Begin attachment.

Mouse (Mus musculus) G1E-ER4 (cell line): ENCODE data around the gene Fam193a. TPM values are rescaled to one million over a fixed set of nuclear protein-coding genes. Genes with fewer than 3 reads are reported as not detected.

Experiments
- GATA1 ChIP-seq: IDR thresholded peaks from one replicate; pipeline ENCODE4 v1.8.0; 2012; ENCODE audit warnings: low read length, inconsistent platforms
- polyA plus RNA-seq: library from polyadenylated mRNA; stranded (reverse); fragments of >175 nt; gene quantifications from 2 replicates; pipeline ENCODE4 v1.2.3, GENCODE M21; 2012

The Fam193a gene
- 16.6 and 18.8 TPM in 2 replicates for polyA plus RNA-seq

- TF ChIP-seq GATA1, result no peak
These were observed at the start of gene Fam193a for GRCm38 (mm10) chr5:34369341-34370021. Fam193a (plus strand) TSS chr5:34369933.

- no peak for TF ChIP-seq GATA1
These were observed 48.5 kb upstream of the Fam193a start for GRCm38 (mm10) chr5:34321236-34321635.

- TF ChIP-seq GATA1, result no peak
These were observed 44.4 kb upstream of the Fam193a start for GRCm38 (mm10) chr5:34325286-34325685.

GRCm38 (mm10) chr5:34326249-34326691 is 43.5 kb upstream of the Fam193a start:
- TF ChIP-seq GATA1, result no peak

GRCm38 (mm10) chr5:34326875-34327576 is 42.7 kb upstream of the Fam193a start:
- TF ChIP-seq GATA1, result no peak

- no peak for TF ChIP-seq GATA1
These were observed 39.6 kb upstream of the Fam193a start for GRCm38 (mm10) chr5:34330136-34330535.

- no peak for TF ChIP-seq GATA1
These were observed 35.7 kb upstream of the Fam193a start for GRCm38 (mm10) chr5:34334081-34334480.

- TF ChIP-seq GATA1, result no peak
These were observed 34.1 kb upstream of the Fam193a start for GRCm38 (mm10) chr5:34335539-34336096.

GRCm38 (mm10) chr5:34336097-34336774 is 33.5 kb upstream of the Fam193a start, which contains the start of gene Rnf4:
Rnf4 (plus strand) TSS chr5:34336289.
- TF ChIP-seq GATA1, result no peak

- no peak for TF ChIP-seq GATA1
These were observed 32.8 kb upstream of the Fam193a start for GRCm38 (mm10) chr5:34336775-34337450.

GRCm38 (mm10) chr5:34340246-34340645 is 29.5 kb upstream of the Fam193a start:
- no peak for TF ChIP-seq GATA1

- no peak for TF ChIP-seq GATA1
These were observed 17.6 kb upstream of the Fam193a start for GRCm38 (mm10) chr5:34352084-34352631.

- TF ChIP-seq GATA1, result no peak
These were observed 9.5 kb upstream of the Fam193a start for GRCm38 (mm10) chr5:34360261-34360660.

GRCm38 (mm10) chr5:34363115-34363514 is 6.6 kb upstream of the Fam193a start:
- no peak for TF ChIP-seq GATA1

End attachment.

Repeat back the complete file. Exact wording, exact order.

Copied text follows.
Mouse (Mus musculus) G1E-ER4 (cell line): ENCODE data around the gene Fam193a. TPM values are rescaled to one million over a fixed set of nuclear protein-coding genes. Genes with fewer than 3 reads are reported as not detected.

Experiments
- GATA1 ChIP-seq: IDR thresholded peaks from one replicate; pipeline ENCODE4 v1.8.0; 2012; ENCODE audit warnings: low read length, inconsistent platforms
- polyA plus RNA-seq: library from polyadenylated mRNA; stranded (reverse); fragments of >175 nt; gene quantifications from 2 replicates; pipeline ENCODE4 v1.2.3, GENCODE M21; 2012

The Fam193a gene
- 16.6 and 18.8 TPM in 2 replicates for polyA plus RNA-seq

- TF ChIP-seq GATA1, result no peak
These were observed at the start of gene Fam193a for GRCm38 (mm10) chr5:34369341-34370021. Fam193a (plus strand) TSS chr5:34369933.

- no peak for TF ChIP-seq GATA1
These were observed 48.5 kb upstream of the Fam193a start for GRCm38 (mm10) chr5:34321236-34321635.

- TF ChIP-seq GATA1, result no peak
These were observed 44.4 kb upstream of the Fam193a start for GRCm38 (mm10) chr5:34325286-34325685.

GRCm38 (mm10) chr5:34326249-34326691 is 43.5 kb upstream of the Fam193a start:
- TF ChIP-seq GATA1, result no peak

GRCm38 (mm10) chr5:34326875-34327576 is 42.7 kb upstream of the Fam193a start:
- TF ChIP-seq GATA1, result no peak

- no peak for TF ChIP-seq GATA1
These were observed 39.6 kb upstream of the Fam193a start for GRCm38 (mm10) chr5:34330136-34330535.

- no peak for TF ChIP-seq GATA1
These were observed 35.7 kb upstream of the Fam193a start for GRCm38 (mm10) chr5:34334081-34334480.

- TF ChIP-seq GATA1, result no peak
These were observed 34.1 kb upstream of the Fam193a start for GRCm38 (mm10) chr5:34335539-34336096.

GRCm38 (mm10) chr5:34336097-34336774 is 33.5 kb upstream of the Fam193a start, which contains the start of gene Rnf4:
Rnf4 (plus strand) TSS chr5:34336289.
- TF ChIP-seq GATA1, result no peak

- no peak for TF ChIP-seq GATA1
These were observed 32.8 kb upstream of the Fam193a start for GRCm38 (mm10) chr5:34336775-34337450.

GRCm38 (mm10) chr5:34340246-34340645 is 29.5 kb upstream of the Fam193a start:
- no peak for TF ChIP-seq GATA1

- no peak for TF ChIP-seq GATA1
These were observed 17.6 kb upstream of the Fam193a start for GRCm38 (mm10) chr5:34352084-34352631.

- TF ChIP-seq GATA1, result no peak
These were observed 9.5 kb upstream of the Fam193a start for GRCm38 (mm10) chr5:34360261-34360660.

GRCm38 (mm10) chr5:34363115-34363514 is 6.6 kb upstream of the Fam193a start:
- no peak for TF ChIP-seq GATA1